50 years ago
Baptists build new church
A modern wooden church is expected to be completed by members of the Prairie City Bible Baptist Church by September, announces Rev. Frank Earhart, pastor of the congregation.
Although the building was in the planning stage for some time, work began during the first week in July. The 32-by-52-foot church is located on McHaley Avenue next to the Prairie City Grange Hall. The church now conducts its services in the Grange building.
The seating capacity of the new sanctuary will be 75 persons. The west end of the building will be used for educational purposes.
Volunteer labor and donations of material have kept the building cost down, said Rev. Earhart. He estimated that the cost of the building would be approximately $4,000 when it is opened for use in September. Final interior work will be completed at a later date.
About two-thirds of the lumber used for the trusses was donated, said Mr. Earhart. Volunteers from Prairie City, Bates and John Day have worked on the building. Landscaping of the 125-by-150-foot lot will be done by the 39-member congregation.
The church building has been designed to allow for future expansion.
25 years ago
Time on his hands…
Wayne Salisbury, the “clock man of Seneca” keeps his life-long love of timepieces ticking right along as he continues to make and collect clocks from everywhere
“I’ve been working on and collecting clocks about 30 years now,” said Wayne Salisbury of Seneca. “I got started when a friend told me he had a clock that didn’t run anymore, so I took it, cleaned it up and it worked. Been doing it ever since.”
With over 40 clocks in the house, and a couple of dozen out in his workshop, you might say Wayne has time on his hands, but the retired millwright-mechanic who admits to being over 80, keeps busy.
“I still do mechanic work for friends and I make these clocks,” said Wayne. “It’s kinda hard to do mechanic work and wood work in the same shop, but I manage it.”
“Don’t know where I got my woodworking skills, guess from granddad, he was a carpenter,” Wayne recalled with a smile.
Wayne’s clocks have been collected from about every place he has ever visited, including one that came from a landfill.
“I was with my brother-in-law and we went out to the local dump, he had this old clock he was going to throw away,” recalled Wayne.” He said it didn’t work anymore, well, I took it of course, and it’s hanging there on the wall working fine.”
Wayne and his wife, Lola, have lived in the small town of Seneca in southern Grant County, since 1960, when they moved there from Sheridan.
“When I came here in ’60, Seneca was just a-booming,” recalled Wayne, “Then when the mill closed and moved down to Burns in ’70, I followed along, working as a welder and mechanic. I bought an old ’58 Ford Station Wagon for $80 and drove it down to Burns and back every day. Took the family and made two vacation trips up to Canada in it. It got good mileage, but I had to overhaul it a couple of times.”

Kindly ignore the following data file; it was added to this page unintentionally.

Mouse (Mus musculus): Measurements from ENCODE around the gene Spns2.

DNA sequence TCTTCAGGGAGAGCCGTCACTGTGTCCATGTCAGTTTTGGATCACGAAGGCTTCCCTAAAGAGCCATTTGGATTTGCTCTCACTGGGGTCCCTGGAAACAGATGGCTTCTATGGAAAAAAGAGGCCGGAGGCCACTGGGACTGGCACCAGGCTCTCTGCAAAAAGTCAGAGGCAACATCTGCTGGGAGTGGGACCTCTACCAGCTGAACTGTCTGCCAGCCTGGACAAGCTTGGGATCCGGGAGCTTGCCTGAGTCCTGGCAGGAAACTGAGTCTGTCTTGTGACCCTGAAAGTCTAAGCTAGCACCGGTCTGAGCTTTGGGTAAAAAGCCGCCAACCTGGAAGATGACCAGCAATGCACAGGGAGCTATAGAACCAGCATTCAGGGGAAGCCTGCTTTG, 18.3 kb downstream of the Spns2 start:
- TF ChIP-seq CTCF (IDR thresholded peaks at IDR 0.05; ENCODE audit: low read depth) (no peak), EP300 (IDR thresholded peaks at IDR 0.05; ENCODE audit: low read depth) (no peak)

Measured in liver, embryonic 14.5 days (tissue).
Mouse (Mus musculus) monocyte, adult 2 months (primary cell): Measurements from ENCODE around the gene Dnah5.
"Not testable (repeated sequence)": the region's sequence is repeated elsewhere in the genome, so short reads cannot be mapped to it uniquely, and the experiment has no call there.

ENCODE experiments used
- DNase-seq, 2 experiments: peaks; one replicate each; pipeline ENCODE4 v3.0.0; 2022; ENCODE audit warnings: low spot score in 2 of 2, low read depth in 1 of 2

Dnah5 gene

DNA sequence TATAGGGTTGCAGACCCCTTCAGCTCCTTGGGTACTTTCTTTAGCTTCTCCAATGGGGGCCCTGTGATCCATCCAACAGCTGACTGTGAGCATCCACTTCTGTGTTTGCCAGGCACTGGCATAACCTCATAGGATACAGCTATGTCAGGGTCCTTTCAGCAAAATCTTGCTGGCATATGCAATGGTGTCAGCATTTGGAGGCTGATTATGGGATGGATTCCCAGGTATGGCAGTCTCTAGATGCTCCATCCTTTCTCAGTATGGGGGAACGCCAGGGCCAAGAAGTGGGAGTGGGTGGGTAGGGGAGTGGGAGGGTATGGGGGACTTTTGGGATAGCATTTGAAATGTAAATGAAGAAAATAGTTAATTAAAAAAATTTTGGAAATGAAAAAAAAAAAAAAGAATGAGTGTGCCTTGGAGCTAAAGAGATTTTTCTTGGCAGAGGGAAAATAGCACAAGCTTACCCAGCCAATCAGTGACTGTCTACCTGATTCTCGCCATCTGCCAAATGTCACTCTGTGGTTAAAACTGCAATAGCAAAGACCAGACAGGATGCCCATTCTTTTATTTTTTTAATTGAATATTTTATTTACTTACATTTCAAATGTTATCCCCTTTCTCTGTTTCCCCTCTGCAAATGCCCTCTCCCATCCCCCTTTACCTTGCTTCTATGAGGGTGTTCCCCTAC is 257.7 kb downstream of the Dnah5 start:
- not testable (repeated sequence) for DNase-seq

Wayne retired from the Edward Hines Lumber Company in 1976. “I worked 15 hours a day, five days a week for the last five years I was there,” he said. “It was a good job, but I didn’t see much of my family in those last years. I was saving up for retirement.”
Born in a sod house near Gordon, Nebraska, not far from the South Dakota line, Wayne attended a small, rural school called the Lone Pine School. His formal education may have been meager, but Wayne’s upbringing instilled in him a strong work ethic. He was also blessed with a lot of good, common sense and natural mechanical ability.
“I only went to the eighth grade, that’s as high as the school went,” said Wayne. “I learned everything I could, and I liked it but had to work, I couldn’t go on and get more education.”
In 1934, Wayne and Lola were married in a double ceremony along with Lola’s sister and her bridegroom in Gordon, Nebraska. Two years later, in 1936, Wayne and Lola moved to Oregon, “We kinda hit the Oregon Trail and headed west,” said Wayne.
When Wayne and Lola first arrived in Sheridan, a small town with a population of about 5,000 located in the Willamette Valley about 40 miles northwest of Salem, he began dairy farming.
“I had a dairy for about 25 years and I made a pretty good living at it,” recalled Wayne. “I had this neighbor at that time who was a banker, he was also my friend, and he’d told me once if I ever found anything I wanted to do other than be in the dairy business to just let him know and he’d help me get the schooling for it.”
More education had always been Wayne’s dream, and his friend was true to his word. One day Wayne went to him and explained that he’d checked into it and would like to go to school in Chicago to learn mechanics.
“This wasn’t like going off to college, but it was a chance for me to learn something, a trade, that would earn good money for me and my family,” said Wayne. “I spent about six weeks at the school in Chicago, and my friend, the banker paid for everything. He said I didn’t have to pay him back, but I did. Schooling is the best thing anybody can do for themselves to get ahead. It’s the best thing I ever did.”
Once back in Oregon, a fully certified mechanic, Wayne went to work for the Lehman Brothers farm equipment dealership.
“We sold and serviced Minneapolis-Moline equipment, tractors and combines and such,” recalled Wayne. “I ran all over the country fixing combines.”
Learning mechanics is what eventually landed Wayne, Lola and their tow daughters in Eastern Oregon. Wayne heard of an opening for a mechanic-millwright at the mill in Seneca so the family loaded up and moved east of the Cascades.
“It’s different country out here than back in the valley,” said Wayne, “but this is a good place to be. It was a good place to raise my girls in and make better money. We were able to get ahead.”
About the time Wayne and his family moved to Grant County is when his clock collection first began.
“I’ve always liked clocks,” said Wayne. “They’re mechanical and I liked to tinker with them, and I just like to look at them, too.”